For over two decades, employees of Mantle Group subsidiary Hot Wok Food Makers, which includes such outlets as James Squire brew houses and pub chain the Pig ‘N’ Whistle, were bound by a zombie workplace agreement. A zombie workplace agreement is one that was made prior to the commencement of the Fair Work Act 2009. Such workplace agreements are allowed to remain in place simply because the employer hasn’t replaced it with another agreement.
Because it was created prior to the Fair Work Act, a zombie agreement often doesn’t uphold many of the rights that Australian workers have gained since the Act was made into law. And this was the case with Hot Wok’s workplace agreement. This had enabled the company to not pay penalty rates to its workers for 22 years.
HR manager attempts to undercut workers by lying to Fair Work Commission
The underpayment of workers, however, wasn’t the reason Hot Wok and its HR manager got in trouble with the FWC. That was, unfortunately, completely legal. Rather, it was because they had lied to and misled the Fair Work Commission. This was when attempting to move Hot Wok’s workers to a new workplace agreement in 2021. And the only reason they were doing so is because one of Hot Wok’s workers had appealed to the Fair Work Commission to end the zombie workplace agreement.
Hot Wok initially received the endorsement of the Fair Work Commission Deputy President to migrate its workers from the zombie workplace agreement. However, the United Workers’ Union soon appealed the decision. And it was discovered by a Fair Work Commissioner that the new workplace agreement was not lawful. Namely, because it permitted Hot Wok to ask its workers to undertake voluntary hours without receiving penalty rates.
Fair Work Commission Full Bench uncovers Mr Latham’s lies
That’s when the Full Bench of the Fair Work Commission got involved. In February 2023, it found that the Deputy President had only endorsed the new workplace agreement because she had “substantially relied” on the “false or misleading” employer declaration of Darren Latham, senior HR manager for Mantle Group.
Essentially, Mr Latham misled the Fair Work Commission about the new workplace agreement in order to get it approved. He lied about how many workers would be covered by the agreement. And about meetings held by Mantle Group that the Fair Work Commission Full Bench discovered never happened.
The Fair Work Commission Full Bench also discovered that Mr Latham had misled the Fair Work Commission about four workers he claimed voted for the new agreement. These four workers, it was found, weren’t at all covered by the agreement. The Fair Work Commission Full Bench stated that Mr Latham’s selection of these “four relatively high-paid managers” was part of a “deliberate manipulation of the statutory process” to get the new agreement endorsed.
The Fair Work Commission Full Bench stated that the four employees “made the choice on behalf of the large number of employees to whom the agreement was actually intended to apply.” But these employees “were deprived of any say in it” by not being able to bargain or vote. The Fair Work Commission Full Bench also discovered that a number of meetings that Mr Latham had with the four employees “never took place.” This included two information sessions and a voting meeting.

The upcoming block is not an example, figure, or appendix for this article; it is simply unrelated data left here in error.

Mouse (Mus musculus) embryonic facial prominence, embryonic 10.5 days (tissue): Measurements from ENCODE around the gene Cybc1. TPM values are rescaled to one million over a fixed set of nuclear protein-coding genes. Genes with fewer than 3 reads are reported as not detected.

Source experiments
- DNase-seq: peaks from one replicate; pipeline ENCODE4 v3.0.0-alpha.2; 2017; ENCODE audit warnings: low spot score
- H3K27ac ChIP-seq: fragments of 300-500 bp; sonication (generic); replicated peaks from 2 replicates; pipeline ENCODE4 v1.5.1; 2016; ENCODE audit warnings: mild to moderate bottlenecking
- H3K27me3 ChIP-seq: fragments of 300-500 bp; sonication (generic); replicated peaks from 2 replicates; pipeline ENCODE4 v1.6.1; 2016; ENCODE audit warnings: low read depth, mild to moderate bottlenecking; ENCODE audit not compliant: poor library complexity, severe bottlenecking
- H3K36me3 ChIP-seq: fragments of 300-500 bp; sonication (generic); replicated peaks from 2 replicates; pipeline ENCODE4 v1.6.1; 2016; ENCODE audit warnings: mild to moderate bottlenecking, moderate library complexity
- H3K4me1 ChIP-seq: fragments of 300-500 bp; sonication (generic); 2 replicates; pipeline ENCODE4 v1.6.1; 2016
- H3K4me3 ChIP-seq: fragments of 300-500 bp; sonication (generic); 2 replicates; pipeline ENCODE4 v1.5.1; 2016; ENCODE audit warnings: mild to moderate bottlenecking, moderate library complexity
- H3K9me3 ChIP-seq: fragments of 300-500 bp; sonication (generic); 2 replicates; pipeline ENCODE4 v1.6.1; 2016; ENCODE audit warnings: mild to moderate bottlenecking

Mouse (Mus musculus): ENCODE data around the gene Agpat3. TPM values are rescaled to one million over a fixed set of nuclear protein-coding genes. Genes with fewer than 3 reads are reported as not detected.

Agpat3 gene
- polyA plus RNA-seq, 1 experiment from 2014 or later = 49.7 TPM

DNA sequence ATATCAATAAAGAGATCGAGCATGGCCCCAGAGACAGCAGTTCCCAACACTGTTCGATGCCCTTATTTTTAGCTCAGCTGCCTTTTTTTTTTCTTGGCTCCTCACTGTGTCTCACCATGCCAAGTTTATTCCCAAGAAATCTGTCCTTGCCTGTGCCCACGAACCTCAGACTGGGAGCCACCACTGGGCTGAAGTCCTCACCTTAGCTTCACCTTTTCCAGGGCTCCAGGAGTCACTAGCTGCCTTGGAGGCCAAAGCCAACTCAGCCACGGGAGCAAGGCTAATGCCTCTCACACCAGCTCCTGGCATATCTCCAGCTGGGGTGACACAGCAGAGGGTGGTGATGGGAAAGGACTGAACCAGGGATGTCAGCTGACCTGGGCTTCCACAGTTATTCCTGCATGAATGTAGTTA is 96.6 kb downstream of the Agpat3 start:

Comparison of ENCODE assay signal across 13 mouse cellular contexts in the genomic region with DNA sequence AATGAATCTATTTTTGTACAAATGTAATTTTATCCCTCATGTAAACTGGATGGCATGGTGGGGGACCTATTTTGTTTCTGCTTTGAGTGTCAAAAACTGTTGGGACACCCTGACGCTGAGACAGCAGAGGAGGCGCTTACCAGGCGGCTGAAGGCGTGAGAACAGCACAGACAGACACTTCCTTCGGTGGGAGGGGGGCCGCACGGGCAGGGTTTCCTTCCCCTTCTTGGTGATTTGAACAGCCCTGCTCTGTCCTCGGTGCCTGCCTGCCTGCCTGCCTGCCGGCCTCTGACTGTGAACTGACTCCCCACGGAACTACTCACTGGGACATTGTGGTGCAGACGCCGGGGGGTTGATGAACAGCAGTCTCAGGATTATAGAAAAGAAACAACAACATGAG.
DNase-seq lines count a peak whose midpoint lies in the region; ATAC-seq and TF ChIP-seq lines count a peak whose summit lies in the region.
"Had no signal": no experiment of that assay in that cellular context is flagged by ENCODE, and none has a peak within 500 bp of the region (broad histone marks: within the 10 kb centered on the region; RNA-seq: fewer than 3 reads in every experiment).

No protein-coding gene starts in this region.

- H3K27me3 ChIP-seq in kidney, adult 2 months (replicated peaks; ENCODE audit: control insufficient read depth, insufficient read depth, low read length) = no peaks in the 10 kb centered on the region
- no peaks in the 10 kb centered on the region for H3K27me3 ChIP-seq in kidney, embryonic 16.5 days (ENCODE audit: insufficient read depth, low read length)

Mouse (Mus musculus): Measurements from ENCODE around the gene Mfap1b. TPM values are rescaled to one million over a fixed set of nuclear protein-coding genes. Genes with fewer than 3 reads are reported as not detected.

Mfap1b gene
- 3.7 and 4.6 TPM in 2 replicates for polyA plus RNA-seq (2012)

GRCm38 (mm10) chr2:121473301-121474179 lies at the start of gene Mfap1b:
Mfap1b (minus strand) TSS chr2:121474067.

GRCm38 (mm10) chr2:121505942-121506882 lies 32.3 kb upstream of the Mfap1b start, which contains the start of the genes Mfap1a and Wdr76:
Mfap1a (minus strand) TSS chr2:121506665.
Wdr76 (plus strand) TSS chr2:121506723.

Mr Latham misled the Fair Work Commission with email
The Fair Work Commission Full Bench also discovered that Mr Latham deliberately failed to inform Hot Wok about the application for the new workplace agreement. The Fair Work Commission’s Deputy President directed Hot Wok to pass on her statement about the application to all workers that it would cover.
However, Mr Latham only emailed the statement to 10 employees. And only one of these workers would be covered by the new workplace agreement. The Fair Work Commission Full Bench found that by sending that email, Mr Latham had attempted “to deceive the Commission into believing that Hot Wok had complied with its direction.”
Mr Latham now faces criminal charges
Unfortunately for Mr Latham, misleading the Fair Work Commission in the manner he did is a serious crime. He is now accused of giving false or misleading information or knowingly producing a false or misleading document in support of an enterprise agreement application. This violates s137.1 and 137.2 of the Criminal Code.
As such, the Fair Work Commission Full Bench subsequently referred Mr Latham to the Australian Federal Police for investigation. It also rescinded the Fair Work Commission’s endorsement of Hot Wok’s workplace agreement.
This reverted all of Hot Wok’s employees to full penalty rates under the award. However, only a week prior, Mantle Group had dismissed all of its casual employees and rehired them under a different company. This meant that they were bound by a new workplace agreement that does not pay weekend penalties.
The move was made only days before Australia Day so that Mantle Group employees wouldn’t receive public holiday rates.
Have you been treated unfairly at work?
If you have had an adverse action committed against your, A Whole New Approach can help. We are not lawyers. We’re experts at making general protections claims and unfair dismissal claims a success. We have 20 years’ experience helping Australian workers navigate the complicated world of Fair Work Commission claims.
Our team can guide you through the process and ensure you have the best possible chance of success. We know that making a claim can be a daunting task. This is why we offer a no win, no fee service. This means that we only get paid if you win or settle your case. This way you can be sure that we have your best interests at heart.
Don’t let your employer get away with trampling on your rights.